Saturday, February 07, 2009

February 1983

Nearly forty years later I resume this diary, only to bring it to an end. (I write with a ball-point pen, which had not been invented when I last made diary notes, on the opposite page.)

During the last 18 months I have read all my diaries from the first laconic entries to the last. It is poignant to read a personal journal many years later, in the tolerant leisure of old age. Like Sir Bedivere, one revolves many memories. (“Ah! Dreams and the dreams of youth!”)

Looking back, it is incredible how I worried about piffling things and the opinions of other people. Now, I do not care a damn what other people think of me! If I was writing now, I would insert far less of miserable introspection and much more of humorous observation. The latter is more enjoyable in reading and in recollection.

Indeed – no regrets! - but I would have given my whole outlook on life a more humorous slant, if starting all over again. Life is not a thing to be laughed at, but with all it's wilful, wayward charm, it is to be smiled at, surely?

A few years ago, my daughter, Nina, had occasion to read the last few pages of my 1944 diary. She has an alert mind and immediately asked two questions: first, why did I stop keeping a diary? Secondly, did I know, on the 15th July 1944, that I had made the final entry?

I could not and can not answer either question. It remains an insoluble puzzle, even now. The NB of 19th June 1944 did predict the possible end of diary keeping after this book was filled, but subsequent entries seemed as effortless and observant as before. Perhaps, now married and settled, I had very properly become less lonely and introspective? These are indeed useful qualities in a true diarist!

However, I regret that I did not fill this last book and bring the long years of journals to a satisfactory and rounded termination. Perhaps, that is what I am doing now!

There is a fair amount of scenic description in the diaries, but I wish there had been more, so that some distant reader could have seen those far off places as they were. Particularly, of all my lovely places, Egham and Runnymede and the white Paripan Works with the flag flying; Cooper's Hill; the River Path to Staines, Frank's Boathouse, Egham High Street. All this is changed, more than any other place of my youth has changed. I should have described it all as it appeared through the eyes of a stranger, in September 1933.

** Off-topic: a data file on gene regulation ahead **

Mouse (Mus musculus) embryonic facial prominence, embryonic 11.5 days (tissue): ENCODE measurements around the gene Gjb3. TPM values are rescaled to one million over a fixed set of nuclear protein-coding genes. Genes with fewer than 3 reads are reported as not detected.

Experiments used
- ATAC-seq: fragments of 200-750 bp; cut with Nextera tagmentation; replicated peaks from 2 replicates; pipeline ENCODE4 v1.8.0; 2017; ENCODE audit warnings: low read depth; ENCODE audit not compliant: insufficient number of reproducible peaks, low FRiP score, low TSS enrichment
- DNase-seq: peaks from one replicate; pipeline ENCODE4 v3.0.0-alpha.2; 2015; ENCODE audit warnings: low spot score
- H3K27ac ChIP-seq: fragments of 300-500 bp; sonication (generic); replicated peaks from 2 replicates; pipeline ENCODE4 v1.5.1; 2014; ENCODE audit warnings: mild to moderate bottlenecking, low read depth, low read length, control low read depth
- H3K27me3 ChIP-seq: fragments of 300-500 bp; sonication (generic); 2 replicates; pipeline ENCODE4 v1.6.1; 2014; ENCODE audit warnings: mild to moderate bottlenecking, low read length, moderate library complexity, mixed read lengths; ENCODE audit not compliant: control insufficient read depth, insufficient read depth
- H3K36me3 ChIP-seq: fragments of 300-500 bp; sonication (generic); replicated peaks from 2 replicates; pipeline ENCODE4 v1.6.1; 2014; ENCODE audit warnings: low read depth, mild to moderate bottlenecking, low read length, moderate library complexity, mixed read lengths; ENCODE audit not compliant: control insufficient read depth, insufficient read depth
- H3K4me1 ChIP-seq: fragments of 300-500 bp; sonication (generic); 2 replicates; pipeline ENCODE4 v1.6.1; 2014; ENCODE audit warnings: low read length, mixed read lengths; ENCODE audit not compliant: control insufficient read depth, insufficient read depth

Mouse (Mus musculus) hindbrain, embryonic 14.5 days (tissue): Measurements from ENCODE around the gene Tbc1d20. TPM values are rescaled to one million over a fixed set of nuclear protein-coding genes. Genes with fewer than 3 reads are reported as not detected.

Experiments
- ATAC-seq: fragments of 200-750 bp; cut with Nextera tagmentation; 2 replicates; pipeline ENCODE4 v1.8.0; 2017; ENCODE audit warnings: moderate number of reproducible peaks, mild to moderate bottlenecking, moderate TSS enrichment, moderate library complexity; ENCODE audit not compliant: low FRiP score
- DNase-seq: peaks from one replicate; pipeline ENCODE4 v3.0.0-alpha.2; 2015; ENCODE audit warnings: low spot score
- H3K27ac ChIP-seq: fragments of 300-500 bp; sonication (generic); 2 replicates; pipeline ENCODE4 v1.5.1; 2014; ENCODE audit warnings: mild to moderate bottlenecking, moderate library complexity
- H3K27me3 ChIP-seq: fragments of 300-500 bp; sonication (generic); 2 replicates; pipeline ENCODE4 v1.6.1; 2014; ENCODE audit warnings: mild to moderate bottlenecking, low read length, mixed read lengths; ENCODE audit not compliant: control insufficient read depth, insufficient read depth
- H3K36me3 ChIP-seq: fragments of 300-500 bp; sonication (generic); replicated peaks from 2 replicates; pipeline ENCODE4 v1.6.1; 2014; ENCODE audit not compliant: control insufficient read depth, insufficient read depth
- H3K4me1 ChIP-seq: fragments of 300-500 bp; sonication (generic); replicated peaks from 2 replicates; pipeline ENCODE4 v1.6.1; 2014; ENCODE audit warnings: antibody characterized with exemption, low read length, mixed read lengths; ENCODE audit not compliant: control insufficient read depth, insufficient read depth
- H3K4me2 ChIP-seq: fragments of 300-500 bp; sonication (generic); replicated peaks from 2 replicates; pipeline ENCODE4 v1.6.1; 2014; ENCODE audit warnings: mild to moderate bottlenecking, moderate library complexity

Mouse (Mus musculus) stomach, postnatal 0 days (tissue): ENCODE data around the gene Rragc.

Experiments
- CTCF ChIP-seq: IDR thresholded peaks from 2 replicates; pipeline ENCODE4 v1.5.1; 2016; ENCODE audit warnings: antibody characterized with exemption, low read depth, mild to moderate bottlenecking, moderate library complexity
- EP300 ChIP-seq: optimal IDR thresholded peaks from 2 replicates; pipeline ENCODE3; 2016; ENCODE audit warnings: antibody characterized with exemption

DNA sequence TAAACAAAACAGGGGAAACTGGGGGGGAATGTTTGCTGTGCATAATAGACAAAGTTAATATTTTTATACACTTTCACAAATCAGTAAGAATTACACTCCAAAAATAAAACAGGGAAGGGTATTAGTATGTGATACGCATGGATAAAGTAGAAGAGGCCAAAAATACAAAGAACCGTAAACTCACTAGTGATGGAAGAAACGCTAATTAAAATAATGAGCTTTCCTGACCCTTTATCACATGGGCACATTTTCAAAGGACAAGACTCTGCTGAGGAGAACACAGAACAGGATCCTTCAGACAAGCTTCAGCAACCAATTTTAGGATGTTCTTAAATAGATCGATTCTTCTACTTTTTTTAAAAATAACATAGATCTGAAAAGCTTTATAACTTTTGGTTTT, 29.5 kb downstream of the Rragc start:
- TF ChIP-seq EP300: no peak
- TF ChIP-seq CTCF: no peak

It is too late now.

I hope that one day, someone will read these diaries from beginning to end. Otherwise all my words have gone off into the silent dark.

If there is an unknown reader, here is a thought: although human life is apparently inconsistent, there is a strange pattern to it, partially revealed when one reads diaries covering several years of a human life.

Consider the late summer entries for three years – 1933, 1936, 1939. There is a sadness in these entries, a feeling of imminent change. This is conveyed strongly when re-reading the account of those summers – Sudbrooke in Lincolnshire, 1933; “Kapai” in Egham Riverside, 1936; Essex in 1939. It is like the feeling of the fated long Edwardian summers, so beautifully portrayed in many books and films.

Re-reading old diaries, revives the memory of things, people, incidents and conversations which had been forgotten. There are many incidents etc. vividly remembered in the mind but never recorded for some reason or other in these books.
Eternal mystery surrounds those people or places or events which remain forgotten, lost, even with the stimulus of a diary record, re-read and pondered.

For instance, who were the friends who camped at Maidenhead and whom I had visited twice in 1934? (If only I had mentioned their names!) Who was the kind Mr Beach, occasionally mentioned in the Thames Valley years and to whom I went to say good-bye in the last week of Egham life? He would not be the Mr Beach of Paripan – mentioned once or twice, Was he a Toc H member? However, I cannot “see” him and now he must be dead, long since.

Finally, another instance, the cafe with the tangled garden, near the derelict tramway track at Gosforth, discovered on the 2nd May 1944. (I wish I had found it earlier, instead of during my lost, last days in Northumberland. It would have helped.) I have no recollection of this dream-like, windless refuge but it must have been real. Perhaps one day, I'll drive up to Gosforth and try to find the route of the old tramway track and so trace my way to the pace where there was once a cafe. I even noted the trees that stood around it!

“Let not the eyes grow dim; look not back but forward.”

1 Comments:

Blogger Corina said...

for remembrance day, to remember the fallen,( though he was a survivor) I wanted to post a picture of Stephen,who was always so gracious and considerate and a true gentleman and with whom i had so many deep conversations, only to find this blog that I did not know existed and I will read it in his memory.He is not forgotten , i think of him often.

7:37 pm  

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